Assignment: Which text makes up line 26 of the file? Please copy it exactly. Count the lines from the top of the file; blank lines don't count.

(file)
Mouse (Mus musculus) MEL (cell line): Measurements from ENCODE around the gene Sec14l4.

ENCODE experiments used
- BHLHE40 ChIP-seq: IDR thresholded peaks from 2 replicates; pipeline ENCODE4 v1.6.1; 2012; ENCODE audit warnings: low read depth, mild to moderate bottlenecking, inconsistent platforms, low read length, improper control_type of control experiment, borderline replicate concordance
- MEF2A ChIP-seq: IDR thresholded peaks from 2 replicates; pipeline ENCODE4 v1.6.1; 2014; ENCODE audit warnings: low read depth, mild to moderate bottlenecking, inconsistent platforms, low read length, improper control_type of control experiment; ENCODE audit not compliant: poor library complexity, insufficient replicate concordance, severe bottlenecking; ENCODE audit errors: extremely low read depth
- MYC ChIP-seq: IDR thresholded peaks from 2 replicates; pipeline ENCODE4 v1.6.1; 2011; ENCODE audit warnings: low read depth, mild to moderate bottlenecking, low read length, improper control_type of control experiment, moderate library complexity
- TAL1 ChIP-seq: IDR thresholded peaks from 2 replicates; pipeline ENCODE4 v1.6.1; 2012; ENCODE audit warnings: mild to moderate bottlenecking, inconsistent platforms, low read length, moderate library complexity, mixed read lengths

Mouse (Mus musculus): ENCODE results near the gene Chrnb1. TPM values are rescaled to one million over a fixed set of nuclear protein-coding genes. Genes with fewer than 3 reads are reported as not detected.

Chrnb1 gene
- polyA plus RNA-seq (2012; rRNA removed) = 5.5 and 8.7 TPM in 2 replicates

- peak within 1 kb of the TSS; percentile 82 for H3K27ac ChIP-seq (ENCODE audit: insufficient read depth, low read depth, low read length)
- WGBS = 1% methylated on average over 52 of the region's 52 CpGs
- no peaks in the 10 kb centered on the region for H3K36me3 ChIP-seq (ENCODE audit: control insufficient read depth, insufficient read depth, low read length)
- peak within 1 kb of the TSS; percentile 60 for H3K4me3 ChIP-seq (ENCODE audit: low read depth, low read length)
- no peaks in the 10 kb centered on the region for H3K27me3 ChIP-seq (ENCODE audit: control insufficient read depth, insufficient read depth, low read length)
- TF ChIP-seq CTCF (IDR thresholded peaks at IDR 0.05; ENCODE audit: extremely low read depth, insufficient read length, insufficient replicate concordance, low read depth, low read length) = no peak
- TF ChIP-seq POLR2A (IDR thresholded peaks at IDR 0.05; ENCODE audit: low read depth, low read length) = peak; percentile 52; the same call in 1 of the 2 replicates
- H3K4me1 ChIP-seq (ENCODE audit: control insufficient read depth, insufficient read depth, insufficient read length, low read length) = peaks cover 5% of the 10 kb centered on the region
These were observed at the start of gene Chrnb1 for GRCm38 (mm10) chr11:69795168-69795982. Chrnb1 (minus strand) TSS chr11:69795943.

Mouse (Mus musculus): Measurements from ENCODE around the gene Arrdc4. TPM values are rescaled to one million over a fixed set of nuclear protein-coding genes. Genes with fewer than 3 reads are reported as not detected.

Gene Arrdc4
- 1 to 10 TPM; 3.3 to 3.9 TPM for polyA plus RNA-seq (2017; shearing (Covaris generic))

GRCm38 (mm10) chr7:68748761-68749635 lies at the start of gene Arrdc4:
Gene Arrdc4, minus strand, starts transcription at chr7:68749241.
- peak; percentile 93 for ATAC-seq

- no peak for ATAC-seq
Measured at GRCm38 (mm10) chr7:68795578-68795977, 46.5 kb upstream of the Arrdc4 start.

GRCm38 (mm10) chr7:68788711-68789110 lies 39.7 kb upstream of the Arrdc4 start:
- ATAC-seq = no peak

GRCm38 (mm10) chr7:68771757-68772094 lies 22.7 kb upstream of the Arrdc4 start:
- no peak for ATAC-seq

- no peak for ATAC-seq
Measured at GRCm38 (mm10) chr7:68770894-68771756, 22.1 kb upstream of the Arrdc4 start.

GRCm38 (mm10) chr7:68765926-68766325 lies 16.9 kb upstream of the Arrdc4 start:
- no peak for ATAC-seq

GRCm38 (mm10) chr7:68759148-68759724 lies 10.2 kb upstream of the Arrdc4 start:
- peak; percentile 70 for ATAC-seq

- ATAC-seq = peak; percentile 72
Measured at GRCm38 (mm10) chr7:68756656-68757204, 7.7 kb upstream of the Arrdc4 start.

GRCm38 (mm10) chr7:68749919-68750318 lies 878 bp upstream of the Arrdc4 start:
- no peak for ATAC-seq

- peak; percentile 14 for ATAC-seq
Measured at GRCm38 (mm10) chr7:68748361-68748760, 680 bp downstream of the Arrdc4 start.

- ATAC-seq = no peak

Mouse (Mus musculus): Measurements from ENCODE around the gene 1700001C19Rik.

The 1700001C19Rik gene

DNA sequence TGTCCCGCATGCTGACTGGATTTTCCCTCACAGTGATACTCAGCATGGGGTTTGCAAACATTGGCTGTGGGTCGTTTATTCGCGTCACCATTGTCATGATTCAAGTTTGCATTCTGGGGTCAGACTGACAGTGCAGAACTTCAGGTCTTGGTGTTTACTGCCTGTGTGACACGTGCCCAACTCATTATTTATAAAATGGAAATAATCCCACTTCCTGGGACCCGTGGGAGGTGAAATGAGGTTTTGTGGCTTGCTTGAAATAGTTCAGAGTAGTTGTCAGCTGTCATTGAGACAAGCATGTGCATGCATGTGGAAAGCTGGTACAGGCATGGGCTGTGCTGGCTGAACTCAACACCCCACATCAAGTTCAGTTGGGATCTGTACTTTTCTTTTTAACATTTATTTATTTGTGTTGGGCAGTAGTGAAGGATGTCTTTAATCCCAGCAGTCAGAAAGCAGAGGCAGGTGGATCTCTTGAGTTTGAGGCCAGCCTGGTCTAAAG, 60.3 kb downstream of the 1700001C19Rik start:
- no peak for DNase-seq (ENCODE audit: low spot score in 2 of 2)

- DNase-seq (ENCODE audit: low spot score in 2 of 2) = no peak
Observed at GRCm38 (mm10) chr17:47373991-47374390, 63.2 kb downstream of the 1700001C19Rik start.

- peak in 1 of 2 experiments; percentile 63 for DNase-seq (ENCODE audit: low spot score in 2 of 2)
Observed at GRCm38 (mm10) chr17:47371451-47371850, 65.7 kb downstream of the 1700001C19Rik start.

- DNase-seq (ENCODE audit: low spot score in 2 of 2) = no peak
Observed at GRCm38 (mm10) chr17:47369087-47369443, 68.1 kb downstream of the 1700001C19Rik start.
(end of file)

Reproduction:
Measured at GRCm38 (mm10) chr7:68795578-68795977, 46.5 kb upstream of the Arrdc4 start.